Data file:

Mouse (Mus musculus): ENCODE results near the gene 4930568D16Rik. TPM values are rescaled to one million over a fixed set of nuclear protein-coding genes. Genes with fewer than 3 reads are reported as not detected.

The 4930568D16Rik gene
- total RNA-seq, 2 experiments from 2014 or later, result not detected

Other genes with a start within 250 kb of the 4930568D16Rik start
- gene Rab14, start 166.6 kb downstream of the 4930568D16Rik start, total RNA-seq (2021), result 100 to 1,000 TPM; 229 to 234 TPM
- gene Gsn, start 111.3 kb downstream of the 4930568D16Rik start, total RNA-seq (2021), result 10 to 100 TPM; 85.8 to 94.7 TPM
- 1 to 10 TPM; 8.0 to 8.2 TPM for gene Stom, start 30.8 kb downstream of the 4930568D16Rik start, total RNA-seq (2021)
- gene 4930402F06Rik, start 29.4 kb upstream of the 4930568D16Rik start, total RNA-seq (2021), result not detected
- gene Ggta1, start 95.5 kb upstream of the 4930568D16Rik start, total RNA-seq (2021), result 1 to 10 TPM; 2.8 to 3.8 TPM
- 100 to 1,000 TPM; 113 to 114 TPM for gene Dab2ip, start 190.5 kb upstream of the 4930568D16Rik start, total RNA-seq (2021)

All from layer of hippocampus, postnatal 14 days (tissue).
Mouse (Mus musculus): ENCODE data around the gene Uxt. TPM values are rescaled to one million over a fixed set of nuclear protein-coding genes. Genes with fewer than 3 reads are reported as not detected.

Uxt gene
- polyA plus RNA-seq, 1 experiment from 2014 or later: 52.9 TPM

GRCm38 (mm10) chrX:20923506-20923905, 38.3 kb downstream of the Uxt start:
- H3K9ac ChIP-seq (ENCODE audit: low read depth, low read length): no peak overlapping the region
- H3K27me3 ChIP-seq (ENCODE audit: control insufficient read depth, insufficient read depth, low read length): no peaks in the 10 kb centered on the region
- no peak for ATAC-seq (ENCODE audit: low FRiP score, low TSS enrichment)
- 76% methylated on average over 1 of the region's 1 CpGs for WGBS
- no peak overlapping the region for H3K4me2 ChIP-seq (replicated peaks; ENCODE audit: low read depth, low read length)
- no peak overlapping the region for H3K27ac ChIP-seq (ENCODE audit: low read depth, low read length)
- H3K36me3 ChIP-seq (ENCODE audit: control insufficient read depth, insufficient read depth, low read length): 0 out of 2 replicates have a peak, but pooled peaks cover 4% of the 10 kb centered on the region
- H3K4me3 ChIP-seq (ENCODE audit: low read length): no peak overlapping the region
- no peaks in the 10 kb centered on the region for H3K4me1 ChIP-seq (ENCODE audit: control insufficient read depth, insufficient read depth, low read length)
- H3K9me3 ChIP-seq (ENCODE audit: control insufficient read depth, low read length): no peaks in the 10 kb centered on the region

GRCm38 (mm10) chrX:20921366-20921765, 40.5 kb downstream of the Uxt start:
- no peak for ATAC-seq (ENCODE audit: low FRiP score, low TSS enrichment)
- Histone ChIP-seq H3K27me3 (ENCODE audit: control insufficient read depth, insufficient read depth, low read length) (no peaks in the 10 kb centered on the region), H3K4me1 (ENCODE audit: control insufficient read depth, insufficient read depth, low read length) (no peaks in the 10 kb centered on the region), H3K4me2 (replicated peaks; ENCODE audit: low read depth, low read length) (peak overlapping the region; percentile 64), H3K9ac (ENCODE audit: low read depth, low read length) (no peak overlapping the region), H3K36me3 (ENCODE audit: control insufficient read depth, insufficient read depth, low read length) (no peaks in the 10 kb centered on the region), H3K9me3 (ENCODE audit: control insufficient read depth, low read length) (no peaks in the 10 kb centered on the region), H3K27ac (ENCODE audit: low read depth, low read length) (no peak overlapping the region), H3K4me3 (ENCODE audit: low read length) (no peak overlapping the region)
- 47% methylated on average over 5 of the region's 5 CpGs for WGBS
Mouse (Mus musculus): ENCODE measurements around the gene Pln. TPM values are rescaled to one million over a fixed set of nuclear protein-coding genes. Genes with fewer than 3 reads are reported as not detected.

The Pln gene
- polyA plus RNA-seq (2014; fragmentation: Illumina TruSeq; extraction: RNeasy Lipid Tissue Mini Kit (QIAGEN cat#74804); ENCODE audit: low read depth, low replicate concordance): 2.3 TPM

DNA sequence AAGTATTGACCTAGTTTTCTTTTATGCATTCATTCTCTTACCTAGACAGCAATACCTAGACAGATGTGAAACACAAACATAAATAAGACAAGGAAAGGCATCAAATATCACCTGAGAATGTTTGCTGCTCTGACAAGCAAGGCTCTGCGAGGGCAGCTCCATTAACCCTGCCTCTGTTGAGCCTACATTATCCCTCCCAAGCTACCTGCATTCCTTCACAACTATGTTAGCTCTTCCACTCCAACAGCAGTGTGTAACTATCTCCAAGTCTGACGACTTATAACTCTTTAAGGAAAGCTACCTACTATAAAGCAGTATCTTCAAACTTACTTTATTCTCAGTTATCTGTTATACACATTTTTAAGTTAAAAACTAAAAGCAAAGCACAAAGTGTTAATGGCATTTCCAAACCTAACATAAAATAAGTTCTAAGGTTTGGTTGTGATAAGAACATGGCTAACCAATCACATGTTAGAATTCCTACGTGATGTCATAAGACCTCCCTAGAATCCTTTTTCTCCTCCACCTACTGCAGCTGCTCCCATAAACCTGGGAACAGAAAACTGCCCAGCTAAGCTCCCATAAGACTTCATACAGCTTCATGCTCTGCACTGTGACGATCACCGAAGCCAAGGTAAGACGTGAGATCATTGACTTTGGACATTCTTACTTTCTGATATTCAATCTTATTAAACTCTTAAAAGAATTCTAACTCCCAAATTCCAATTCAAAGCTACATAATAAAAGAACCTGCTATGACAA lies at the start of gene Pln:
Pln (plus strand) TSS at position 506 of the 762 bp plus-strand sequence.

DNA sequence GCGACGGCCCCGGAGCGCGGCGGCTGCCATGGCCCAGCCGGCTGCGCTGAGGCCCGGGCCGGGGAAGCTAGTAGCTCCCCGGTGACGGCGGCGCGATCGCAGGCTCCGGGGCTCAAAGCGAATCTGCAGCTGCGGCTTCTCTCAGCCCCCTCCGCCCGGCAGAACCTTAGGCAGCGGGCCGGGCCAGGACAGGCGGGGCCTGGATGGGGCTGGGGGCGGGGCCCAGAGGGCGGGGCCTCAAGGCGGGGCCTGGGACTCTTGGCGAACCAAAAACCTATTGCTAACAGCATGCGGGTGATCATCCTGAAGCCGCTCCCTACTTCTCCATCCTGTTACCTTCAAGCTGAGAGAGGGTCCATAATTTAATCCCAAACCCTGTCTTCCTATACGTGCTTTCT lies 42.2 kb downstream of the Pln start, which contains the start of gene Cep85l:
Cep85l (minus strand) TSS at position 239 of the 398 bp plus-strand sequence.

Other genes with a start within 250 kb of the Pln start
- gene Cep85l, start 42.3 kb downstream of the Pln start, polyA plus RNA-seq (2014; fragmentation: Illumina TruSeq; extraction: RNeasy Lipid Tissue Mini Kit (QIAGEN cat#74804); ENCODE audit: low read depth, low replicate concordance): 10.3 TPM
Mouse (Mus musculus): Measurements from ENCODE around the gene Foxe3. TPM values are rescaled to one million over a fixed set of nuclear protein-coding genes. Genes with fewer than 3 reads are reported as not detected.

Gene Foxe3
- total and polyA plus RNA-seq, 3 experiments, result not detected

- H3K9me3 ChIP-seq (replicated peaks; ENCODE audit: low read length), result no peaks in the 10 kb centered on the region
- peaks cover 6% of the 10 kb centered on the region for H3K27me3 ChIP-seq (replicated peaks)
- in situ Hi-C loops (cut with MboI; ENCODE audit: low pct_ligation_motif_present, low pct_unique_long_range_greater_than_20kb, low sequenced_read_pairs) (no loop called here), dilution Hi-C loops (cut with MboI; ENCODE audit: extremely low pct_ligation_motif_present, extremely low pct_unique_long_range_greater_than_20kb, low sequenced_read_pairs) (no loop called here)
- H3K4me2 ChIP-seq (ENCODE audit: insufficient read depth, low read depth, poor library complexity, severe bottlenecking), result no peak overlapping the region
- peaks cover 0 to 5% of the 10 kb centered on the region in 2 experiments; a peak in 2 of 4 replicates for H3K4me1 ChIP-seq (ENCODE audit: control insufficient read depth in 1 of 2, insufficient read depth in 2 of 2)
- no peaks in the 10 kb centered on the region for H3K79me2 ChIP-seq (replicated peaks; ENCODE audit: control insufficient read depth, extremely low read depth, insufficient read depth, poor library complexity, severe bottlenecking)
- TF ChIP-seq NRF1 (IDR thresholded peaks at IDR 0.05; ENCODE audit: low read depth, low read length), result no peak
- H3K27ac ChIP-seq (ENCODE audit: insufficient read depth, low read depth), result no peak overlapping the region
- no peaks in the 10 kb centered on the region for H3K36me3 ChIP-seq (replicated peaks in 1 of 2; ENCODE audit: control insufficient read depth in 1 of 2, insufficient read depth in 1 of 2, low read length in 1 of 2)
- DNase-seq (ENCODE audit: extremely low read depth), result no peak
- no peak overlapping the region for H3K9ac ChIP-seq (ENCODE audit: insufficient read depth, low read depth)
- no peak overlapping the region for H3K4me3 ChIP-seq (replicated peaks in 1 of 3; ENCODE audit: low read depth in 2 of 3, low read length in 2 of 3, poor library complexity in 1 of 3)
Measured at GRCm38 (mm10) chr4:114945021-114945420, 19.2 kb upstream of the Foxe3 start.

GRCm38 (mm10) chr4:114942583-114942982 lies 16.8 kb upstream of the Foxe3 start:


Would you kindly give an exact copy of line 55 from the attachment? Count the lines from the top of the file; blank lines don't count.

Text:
GRCm38 (mm10) chr4:114942583-114942982 lies 16.8 kb upstream of the Foxe3 start: